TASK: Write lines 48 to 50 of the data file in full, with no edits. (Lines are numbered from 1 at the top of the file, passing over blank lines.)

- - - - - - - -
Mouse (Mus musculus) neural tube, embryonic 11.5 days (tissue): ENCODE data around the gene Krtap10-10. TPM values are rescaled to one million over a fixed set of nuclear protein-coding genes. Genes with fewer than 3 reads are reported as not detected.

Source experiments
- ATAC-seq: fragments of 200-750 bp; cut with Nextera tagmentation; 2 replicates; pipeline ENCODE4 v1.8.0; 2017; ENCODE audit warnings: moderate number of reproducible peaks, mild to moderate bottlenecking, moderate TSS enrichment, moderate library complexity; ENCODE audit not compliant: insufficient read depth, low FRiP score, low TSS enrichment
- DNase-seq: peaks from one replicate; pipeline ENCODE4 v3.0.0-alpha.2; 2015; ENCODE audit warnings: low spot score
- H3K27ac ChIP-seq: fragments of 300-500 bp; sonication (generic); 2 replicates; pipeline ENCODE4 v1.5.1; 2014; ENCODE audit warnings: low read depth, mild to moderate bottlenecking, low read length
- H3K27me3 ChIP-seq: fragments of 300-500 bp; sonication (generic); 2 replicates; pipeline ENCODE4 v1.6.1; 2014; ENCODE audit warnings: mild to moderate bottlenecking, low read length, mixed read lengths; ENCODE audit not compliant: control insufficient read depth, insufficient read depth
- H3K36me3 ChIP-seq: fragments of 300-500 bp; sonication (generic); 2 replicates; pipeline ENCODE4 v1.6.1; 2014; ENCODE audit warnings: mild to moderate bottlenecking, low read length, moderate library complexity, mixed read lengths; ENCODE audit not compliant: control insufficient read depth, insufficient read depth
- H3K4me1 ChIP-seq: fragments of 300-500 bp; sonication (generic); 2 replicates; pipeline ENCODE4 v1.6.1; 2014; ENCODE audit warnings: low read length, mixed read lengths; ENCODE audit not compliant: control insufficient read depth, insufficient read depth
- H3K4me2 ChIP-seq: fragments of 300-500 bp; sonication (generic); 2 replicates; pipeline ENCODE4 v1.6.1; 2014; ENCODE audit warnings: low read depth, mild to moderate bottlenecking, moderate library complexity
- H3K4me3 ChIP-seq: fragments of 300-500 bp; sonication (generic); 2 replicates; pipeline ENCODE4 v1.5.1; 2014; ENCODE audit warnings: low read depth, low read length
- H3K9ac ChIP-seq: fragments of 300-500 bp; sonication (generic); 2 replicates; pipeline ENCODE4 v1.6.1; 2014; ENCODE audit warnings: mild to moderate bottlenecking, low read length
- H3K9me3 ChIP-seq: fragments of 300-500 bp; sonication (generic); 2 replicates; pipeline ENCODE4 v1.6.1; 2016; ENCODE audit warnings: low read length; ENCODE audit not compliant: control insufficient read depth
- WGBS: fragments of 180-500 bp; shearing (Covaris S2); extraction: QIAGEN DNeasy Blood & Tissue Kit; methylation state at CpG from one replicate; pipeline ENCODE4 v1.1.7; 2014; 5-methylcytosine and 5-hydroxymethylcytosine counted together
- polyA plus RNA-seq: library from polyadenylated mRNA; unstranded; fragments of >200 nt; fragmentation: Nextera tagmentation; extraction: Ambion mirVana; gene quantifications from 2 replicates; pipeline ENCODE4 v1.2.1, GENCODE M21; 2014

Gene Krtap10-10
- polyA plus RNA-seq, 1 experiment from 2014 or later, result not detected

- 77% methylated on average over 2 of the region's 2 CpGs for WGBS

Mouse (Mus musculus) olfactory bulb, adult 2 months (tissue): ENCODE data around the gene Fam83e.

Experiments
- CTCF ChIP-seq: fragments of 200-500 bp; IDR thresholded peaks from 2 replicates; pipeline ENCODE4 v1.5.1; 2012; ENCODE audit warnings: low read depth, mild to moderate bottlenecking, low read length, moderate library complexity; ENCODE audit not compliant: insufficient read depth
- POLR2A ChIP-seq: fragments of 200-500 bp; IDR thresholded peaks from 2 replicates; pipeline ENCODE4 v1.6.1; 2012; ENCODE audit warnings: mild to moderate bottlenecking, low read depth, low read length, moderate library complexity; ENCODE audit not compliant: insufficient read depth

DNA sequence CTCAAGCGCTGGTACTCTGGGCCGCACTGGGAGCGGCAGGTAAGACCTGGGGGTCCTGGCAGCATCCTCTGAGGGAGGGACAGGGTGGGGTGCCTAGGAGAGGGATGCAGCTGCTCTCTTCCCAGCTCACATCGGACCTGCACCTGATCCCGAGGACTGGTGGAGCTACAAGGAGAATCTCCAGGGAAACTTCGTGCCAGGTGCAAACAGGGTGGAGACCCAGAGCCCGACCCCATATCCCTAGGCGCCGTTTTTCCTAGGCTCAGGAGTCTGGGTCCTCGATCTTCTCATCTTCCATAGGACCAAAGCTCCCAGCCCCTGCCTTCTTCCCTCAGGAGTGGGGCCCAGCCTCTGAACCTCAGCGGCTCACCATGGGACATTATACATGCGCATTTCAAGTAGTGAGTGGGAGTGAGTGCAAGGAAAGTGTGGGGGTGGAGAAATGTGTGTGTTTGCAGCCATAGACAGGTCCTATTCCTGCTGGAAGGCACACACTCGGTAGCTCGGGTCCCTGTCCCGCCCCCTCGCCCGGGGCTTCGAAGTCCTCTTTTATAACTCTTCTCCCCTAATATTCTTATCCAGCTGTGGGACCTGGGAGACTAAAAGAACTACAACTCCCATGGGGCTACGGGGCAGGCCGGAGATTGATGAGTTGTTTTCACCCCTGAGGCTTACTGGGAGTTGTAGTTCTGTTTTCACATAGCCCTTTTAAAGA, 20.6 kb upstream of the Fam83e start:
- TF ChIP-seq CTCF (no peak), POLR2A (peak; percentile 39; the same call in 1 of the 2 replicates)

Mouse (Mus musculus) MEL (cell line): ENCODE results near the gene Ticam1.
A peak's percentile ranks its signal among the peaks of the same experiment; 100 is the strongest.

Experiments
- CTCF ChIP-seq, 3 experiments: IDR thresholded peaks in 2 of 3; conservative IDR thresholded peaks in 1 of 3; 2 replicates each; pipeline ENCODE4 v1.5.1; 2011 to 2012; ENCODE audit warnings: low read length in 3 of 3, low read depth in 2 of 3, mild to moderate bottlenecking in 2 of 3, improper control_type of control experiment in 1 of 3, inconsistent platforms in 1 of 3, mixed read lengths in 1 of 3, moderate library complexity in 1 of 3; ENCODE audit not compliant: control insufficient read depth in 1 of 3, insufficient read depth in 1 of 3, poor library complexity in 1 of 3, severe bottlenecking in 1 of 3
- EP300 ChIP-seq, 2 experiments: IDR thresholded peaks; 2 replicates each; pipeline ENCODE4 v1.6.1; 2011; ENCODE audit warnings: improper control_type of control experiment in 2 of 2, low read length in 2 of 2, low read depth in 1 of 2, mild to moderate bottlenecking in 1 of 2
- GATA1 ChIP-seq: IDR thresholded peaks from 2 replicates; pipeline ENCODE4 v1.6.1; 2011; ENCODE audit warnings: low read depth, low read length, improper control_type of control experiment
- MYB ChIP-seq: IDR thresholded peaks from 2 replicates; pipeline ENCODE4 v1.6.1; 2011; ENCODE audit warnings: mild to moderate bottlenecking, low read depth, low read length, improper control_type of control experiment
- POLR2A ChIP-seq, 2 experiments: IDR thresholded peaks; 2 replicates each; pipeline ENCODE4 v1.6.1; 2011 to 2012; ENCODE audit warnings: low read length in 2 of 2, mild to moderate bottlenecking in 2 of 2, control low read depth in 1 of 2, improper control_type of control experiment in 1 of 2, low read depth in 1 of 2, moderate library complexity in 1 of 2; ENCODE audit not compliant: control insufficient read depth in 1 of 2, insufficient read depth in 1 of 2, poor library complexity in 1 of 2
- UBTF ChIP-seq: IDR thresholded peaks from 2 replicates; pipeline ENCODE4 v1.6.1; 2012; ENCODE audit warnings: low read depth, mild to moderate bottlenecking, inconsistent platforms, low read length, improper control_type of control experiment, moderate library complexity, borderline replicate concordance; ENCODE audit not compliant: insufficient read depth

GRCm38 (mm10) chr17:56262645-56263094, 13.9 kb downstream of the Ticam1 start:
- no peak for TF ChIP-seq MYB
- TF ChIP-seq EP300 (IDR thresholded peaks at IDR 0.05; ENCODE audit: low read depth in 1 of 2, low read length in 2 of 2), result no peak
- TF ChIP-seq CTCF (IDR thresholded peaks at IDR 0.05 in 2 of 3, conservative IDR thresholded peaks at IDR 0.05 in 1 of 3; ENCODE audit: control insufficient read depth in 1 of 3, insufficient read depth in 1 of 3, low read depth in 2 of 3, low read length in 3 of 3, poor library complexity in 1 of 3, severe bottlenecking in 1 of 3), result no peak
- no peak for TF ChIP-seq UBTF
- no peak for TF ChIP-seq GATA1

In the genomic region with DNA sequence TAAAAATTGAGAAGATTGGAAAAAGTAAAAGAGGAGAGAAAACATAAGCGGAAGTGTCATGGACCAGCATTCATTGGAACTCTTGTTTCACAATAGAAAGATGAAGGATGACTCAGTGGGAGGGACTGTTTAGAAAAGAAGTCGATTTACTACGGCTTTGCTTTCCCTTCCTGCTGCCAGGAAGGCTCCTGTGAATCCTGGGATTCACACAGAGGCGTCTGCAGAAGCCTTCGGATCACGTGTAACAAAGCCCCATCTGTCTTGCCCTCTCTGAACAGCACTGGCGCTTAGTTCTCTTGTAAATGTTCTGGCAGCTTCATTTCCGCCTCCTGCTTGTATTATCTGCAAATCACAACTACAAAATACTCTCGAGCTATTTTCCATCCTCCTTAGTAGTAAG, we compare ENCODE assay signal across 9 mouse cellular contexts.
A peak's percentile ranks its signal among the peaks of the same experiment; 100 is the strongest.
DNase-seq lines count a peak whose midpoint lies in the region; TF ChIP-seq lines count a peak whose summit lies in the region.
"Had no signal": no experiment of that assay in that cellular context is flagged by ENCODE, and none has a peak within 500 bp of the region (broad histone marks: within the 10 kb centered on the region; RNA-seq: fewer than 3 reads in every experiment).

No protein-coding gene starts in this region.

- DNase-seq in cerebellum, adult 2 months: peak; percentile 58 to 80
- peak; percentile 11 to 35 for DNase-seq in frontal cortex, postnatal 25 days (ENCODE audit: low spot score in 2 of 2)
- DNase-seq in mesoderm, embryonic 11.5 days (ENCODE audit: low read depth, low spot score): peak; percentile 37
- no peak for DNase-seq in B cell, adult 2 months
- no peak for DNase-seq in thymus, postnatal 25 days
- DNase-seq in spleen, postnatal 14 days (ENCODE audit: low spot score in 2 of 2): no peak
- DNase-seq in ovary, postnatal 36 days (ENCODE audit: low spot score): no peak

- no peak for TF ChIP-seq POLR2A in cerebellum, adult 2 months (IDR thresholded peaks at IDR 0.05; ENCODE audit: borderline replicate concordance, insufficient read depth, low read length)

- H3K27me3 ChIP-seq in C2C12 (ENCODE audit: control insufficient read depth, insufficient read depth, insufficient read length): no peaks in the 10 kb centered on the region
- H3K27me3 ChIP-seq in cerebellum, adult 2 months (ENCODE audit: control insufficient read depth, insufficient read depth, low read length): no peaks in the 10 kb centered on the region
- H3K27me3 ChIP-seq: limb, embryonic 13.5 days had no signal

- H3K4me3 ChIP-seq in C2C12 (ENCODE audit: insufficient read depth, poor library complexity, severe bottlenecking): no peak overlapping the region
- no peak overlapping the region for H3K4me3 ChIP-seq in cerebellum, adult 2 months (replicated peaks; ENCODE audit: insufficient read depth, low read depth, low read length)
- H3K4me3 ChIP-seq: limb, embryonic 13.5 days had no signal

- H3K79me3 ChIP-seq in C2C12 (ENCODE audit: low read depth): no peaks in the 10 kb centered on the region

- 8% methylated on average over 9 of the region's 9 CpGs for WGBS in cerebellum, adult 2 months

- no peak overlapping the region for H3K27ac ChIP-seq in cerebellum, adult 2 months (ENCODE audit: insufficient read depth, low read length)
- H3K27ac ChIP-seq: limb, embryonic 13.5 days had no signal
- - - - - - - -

- no peak for DNase-seq in thymus, postnatal 25 days
- DNase-seq in spleen, postnatal 14 days (ENCODE audit: low spot score in 2 of 2): no peak
- DNase-seq in ovary, postnatal 36 days (ENCODE audit: low spot score): no peak